The records of the churchwarden particularly the account books can be found in abundance amongst the collections of parish records deposited at Warwickshire County Record Office. They can range in date from the 16th to the 20th centuries and can often contain a great deal of information about the churchwarden’s role as ‘guardian or keeper of the parish church’1 both for his ecclesiastical and civil duties.
Presented with a dead urchin
You would not have to spend too long turning the pages of a churchwardens’ account book before encountering an entry such as the following:
Paid John Smith for an urchin 4d
Just to be clear the churchwarden is being presented with dead urchins but before you cry out in horror, these are not young children in ragged clothes. Urchin was in fact a dialect term to describe a hedgehog, the name probably deriving the Old English ‘hirchon’ or ‘urchon’ meaning hedgehog; the sea urchin that was archaically known as a sea hedgehog. The going rate to kill a hedgehog was around 4d, or half the price for a young one (or hoglet as they are now called).
War on the wildlife population
The practice can be traced back to Tudor times. The Preservation of Grain Act, 1532 was passed by Henry VIII as a result of a series of poor harvests coupled with population growth resulting in food shortages. Therefore, the Tudors declared war on the wildlife population that was deemed a threat to food supplies. Crows, badgers, kites, and foxes were all on the hit list, and it was the duty of every parishioner to despatch these pests at any given opportunity. Some of these creatures were presented to the churchwarden and a reward collected, though most of the aforementioned list is not prominent, apart from the occasional fox. They do however feature other more easily despatched victims such as sparrows and hedgehogs.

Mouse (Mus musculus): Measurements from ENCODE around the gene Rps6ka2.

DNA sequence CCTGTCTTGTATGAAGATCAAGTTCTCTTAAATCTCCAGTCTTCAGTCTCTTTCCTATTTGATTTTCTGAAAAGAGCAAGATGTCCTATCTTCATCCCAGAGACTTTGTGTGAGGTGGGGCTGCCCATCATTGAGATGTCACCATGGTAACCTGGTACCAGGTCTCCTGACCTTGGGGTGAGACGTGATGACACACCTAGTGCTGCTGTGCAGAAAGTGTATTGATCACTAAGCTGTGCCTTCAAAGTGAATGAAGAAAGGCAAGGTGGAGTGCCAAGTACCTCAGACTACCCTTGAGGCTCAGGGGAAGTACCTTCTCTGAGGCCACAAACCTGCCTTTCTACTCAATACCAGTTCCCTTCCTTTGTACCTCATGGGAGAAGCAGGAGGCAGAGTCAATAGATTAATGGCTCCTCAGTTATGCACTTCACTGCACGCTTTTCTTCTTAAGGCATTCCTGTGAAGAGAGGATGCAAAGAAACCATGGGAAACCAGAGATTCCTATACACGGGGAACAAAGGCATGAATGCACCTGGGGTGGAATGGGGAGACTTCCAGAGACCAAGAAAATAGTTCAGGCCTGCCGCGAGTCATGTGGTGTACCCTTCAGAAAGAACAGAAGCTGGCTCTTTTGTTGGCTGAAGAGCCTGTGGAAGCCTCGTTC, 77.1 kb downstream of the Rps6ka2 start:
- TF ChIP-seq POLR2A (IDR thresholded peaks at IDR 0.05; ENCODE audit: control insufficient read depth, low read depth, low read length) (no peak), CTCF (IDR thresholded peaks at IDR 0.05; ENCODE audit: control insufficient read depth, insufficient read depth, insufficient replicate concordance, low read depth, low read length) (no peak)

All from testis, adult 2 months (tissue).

This wholesale slaughter was so common for the next 250 years or so that it has led some to speculate that our wildlife populations were in some cases severely diminished as a result. It is not unusual to encounter multiple entries for hedgehog termination in the accounts. I recently saw a 17th century entry in Tredington for 51 hedgehogs and an adder.
Now you are probably thinking that you can understand the logic for sparrows in the context of grain supplies… but why hedgehogs? Well one theory is that the Tudors believed hedgehogs would steal the milk from the udders of recumbent cows at night time. We can speculate that this supposed taste for milk is why we used to put out saucers of it in the garden for hedgehogs to drink. The irony is of course that you should not do this, as milk is very bad for them!
1 Cripps, The Law Relating to the Church and Clergy.